Moab Rock Art

In 2009 I got a digital camera and a laptop and began work on two closely related projects. One was to create a set of well-defined interpretations for discreet rock art glyphs, icons, and design elements. These interpretations comprise the bulk of the Codicon. At  the same time I began applying the Codicon’s definitions to a large area of petroglyphs I was documenting near Moab. This work turned into Game Drive, a 1,400 screen survey of an ancient game drive site and its rock art. To my surprise, ten years after I started I was able to use the Codicon’s two-letter codes to create a sortable data base of different  glyphs, panels, topography, etc. that comprise the bulk of the of the art in Game Drive’s 1,200 photos. In the Appendices I show an example of how this data base might be used to analyze glyphs and sites.

In the Codicon I address the underlying observations, thoughts and reasons for my interpretations. In Game Drive I test the Codicon’s definitions. These resources allow me to address other salient topics without tedious and redundant explanation.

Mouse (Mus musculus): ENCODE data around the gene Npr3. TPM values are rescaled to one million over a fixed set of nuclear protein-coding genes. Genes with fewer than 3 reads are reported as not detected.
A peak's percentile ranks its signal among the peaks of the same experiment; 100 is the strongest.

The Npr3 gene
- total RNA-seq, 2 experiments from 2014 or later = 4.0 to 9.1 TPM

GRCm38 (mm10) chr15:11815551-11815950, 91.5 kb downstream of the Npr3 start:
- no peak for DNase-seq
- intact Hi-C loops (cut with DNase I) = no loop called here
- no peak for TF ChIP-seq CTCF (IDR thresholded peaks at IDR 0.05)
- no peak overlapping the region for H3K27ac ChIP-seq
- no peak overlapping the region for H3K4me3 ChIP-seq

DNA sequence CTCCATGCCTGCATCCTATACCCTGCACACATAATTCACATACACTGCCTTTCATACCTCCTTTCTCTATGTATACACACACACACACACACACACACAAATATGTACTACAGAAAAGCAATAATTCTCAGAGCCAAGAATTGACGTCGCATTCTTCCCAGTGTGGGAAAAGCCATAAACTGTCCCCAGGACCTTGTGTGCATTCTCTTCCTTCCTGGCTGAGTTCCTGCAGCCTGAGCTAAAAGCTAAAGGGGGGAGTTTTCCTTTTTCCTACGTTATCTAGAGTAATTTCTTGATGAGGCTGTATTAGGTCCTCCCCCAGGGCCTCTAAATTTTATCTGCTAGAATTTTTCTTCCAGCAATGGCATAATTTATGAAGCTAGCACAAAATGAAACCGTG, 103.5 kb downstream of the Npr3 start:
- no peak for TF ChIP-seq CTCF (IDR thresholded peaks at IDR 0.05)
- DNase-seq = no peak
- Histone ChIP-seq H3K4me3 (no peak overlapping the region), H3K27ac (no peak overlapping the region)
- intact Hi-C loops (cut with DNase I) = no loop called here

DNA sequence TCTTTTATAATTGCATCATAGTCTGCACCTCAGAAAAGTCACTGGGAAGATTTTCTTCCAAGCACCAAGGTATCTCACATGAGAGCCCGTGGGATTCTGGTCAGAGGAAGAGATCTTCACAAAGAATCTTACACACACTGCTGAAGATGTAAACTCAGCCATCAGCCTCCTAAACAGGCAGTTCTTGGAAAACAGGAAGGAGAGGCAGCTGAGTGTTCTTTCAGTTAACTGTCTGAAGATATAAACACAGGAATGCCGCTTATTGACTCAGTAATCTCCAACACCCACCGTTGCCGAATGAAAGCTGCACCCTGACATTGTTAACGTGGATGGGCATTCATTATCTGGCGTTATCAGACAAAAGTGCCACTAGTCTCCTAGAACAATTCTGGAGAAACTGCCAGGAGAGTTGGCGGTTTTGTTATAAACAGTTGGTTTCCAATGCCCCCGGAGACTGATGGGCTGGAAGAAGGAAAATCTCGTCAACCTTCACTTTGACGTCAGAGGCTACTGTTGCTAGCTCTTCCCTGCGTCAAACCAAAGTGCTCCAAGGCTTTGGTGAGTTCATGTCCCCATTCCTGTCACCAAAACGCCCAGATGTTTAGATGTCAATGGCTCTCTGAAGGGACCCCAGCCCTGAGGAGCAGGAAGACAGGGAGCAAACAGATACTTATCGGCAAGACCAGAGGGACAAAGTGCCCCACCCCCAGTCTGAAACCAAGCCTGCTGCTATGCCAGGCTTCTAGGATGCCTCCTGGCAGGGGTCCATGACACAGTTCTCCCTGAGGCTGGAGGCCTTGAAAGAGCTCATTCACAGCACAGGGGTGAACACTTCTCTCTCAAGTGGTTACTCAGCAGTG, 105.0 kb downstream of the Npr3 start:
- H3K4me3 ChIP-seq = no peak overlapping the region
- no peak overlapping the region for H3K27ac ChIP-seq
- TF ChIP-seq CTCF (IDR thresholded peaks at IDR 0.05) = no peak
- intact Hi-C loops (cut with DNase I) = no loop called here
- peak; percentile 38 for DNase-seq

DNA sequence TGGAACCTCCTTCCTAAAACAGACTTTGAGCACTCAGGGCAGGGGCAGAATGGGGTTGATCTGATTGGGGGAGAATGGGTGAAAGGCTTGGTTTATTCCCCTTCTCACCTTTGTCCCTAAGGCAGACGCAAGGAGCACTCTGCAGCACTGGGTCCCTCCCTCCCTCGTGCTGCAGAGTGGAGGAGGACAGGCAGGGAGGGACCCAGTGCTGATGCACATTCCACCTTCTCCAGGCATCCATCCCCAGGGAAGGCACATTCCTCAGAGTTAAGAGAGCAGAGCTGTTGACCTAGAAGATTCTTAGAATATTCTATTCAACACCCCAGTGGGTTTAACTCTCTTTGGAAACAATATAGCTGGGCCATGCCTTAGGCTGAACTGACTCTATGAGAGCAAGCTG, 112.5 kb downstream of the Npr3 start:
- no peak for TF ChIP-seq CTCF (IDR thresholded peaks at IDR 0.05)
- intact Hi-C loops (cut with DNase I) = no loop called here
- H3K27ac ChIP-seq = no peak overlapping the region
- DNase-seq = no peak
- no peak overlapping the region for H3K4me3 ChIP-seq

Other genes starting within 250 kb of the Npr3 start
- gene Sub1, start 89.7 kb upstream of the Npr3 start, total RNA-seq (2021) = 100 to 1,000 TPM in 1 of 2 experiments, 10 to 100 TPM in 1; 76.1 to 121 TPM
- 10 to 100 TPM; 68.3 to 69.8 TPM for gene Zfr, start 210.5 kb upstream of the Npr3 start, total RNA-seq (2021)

The third manuscript, Seasons of the Sacred Sky, looks at four different sites where Moab’s ancient inhabitants made art that served as astronomical markers, especially for Equinoxes and Solstices. My first astronomical discoveries happened in 1994 at the Snake site. In the intervening years I worked on the Goose Panel, Hellroaring Canyon, and Hidden Valley, a place that has many more secrets. In this manuscript I provide times, dates, and multiple photographs from these sites to record The dozens of astronomical markers that appear.


There are three manuscripts on this site that provide the details of my work and the data collection that I have compiled. 

Click below for details and to view the full manuscripts.

See the full manuscripts here: